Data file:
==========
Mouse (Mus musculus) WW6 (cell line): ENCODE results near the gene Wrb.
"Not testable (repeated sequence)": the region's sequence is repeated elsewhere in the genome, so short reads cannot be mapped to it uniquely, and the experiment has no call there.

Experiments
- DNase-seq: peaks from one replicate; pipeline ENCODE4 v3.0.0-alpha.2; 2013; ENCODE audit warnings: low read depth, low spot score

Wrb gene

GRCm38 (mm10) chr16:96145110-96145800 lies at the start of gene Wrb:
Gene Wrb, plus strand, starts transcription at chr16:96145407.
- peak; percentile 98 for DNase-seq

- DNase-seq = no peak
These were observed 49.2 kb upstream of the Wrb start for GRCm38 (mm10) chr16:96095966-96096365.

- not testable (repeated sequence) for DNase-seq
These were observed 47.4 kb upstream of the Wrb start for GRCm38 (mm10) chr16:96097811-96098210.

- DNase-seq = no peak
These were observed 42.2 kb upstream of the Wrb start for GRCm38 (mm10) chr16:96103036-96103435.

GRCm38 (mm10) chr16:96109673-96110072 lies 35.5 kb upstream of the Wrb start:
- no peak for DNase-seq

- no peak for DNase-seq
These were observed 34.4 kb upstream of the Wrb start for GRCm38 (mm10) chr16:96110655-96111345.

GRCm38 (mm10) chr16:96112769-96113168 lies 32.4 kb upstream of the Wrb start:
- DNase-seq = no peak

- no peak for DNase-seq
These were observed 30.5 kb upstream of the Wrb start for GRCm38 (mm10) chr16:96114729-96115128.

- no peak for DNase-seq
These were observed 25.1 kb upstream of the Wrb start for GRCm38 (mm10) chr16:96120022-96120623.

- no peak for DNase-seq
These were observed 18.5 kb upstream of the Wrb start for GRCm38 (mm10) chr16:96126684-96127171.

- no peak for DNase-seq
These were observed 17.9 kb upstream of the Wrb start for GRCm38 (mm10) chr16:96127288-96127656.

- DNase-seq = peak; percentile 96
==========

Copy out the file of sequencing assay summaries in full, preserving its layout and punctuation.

Mouse (Mus musculus) WW6 (cell line): ENCODE results near the gene Wrb.
"Not testable (repeated sequence)": the region's sequence is repeated elsewhere in the genome, so short reads cannot be mapped to it uniquely, and the experiment has no call there.

Experiments
- DNase-seq: peaks from one replicate; pipeline ENCODE4 v3.0.0-alpha.2; 2013; ENCODE audit warnings: low read depth, low spot score

Wrb gene

GRCm38 (mm10) chr16:96145110-96145800 lies at the start of gene Wrb:
Gene Wrb, plus strand, starts transcription at chr16:96145407.
- peak; percentile 98 for DNase-seq

- DNase-seq = no peak
These were observed 49.2 kb upstream of the Wrb start for GRCm38 (mm10) chr16:96095966-96096365.

- not testable (repeated sequence) for DNase-seq
These were observed 47.4 kb upstream of the Wrb start for GRCm38 (mm10) chr16:96097811-96098210.

- DNase-seq = no peak
These were observed 42.2 kb upstream of the Wrb start for GRCm38 (mm10) chr16:96103036-96103435.

GRCm38 (mm10) chr16:96109673-96110072 lies 35.5 kb upstream of the Wrb start:
- no peak for DNase-seq

- no peak for DNase-seq
These were observed 34.4 kb upstream of the Wrb start for GRCm38 (mm10) chr16:96110655-96111345.

GRCm38 (mm10) chr16:96112769-96113168 lies 32.4 kb upstream of the Wrb start:
- DNase-seq = no peak

- no peak for DNase-seq
These were observed 30.5 kb upstream of the Wrb start for GRCm38 (mm10) chr16:96114729-96115128.

- no peak for DNase-seq
These were observed 25.1 kb upstream of the Wrb start for GRCm38 (mm10) chr16:96120022-96120623.

- no peak for DNase-seq
These were observed 18.5 kb upstream of the Wrb start for GRCm38 (mm10) chr16:96126684-96127171.

- no peak for DNase-seq
These were observed 17.9 kb upstream of the Wrb start for GRCm38 (mm10) chr16:96127288-96127656.

- DNase-seq = peak; percentile 96